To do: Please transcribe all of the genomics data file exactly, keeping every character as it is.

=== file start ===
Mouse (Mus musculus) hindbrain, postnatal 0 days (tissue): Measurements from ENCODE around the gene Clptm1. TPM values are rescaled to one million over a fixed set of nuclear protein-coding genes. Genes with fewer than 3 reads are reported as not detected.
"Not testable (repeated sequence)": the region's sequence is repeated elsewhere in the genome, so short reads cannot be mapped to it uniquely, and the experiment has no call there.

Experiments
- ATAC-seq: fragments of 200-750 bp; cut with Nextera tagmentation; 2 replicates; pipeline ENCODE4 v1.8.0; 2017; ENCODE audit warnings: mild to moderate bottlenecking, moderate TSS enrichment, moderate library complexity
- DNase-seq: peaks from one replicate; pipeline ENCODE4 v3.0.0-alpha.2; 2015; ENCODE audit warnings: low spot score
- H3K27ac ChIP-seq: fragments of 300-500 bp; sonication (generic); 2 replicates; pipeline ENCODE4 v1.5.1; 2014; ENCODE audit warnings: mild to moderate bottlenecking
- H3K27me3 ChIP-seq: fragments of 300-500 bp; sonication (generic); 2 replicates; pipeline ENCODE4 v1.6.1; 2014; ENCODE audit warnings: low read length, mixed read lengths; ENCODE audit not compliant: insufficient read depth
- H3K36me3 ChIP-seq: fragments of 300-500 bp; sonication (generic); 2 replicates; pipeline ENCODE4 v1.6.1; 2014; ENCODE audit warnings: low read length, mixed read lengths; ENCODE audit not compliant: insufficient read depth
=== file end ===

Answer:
Mouse (Mus musculus) hindbrain, postnatal 0 days (tissue): Measurements from ENCODE around the gene Clptm1. TPM values are rescaled to one million over a fixed set of nuclear protein-coding genes. Genes with fewer than 3 reads are reported as not detected.
"Not testable (repeated sequence)": the region's sequence is repeated elsewhere in the genome, so short reads cannot be mapped to it uniquely, and the experiment has no call there.

Experiments
- ATAC-seq: fragments of 200-750 bp; cut with Nextera tagmentation; 2 replicates; pipeline ENCODE4 v1.8.0; 2017; ENCODE audit warnings: mild to moderate bottlenecking, moderate TSS enrichment, moderate library complexity
- DNase-seq: peaks from one replicate; pipeline ENCODE4 v3.0.0-alpha.2; 2015; ENCODE audit warnings: low spot score
- H3K27ac ChIP-seq: fragments of 300-500 bp; sonication (generic); 2 replicates; pipeline ENCODE4 v1.5.1; 2014; ENCODE audit warnings: mild to moderate bottlenecking
- H3K27me3 ChIP-seq: fragments of 300-500 bp; sonication (generic); 2 replicates; pipeline ENCODE4 v1.6.1; 2014; ENCODE audit warnings: low read length, mixed read lengths; ENCODE audit not compliant: insufficient read depth
- H3K36me3 ChIP-seq: fragments of 300-500 bp; sonication (generic); 2 replicates; pipeline ENCODE4 v1.6.1; 2014; ENCODE audit warnings: low read length, mixed read lengths; ENCODE audit not compliant: insufficient read depth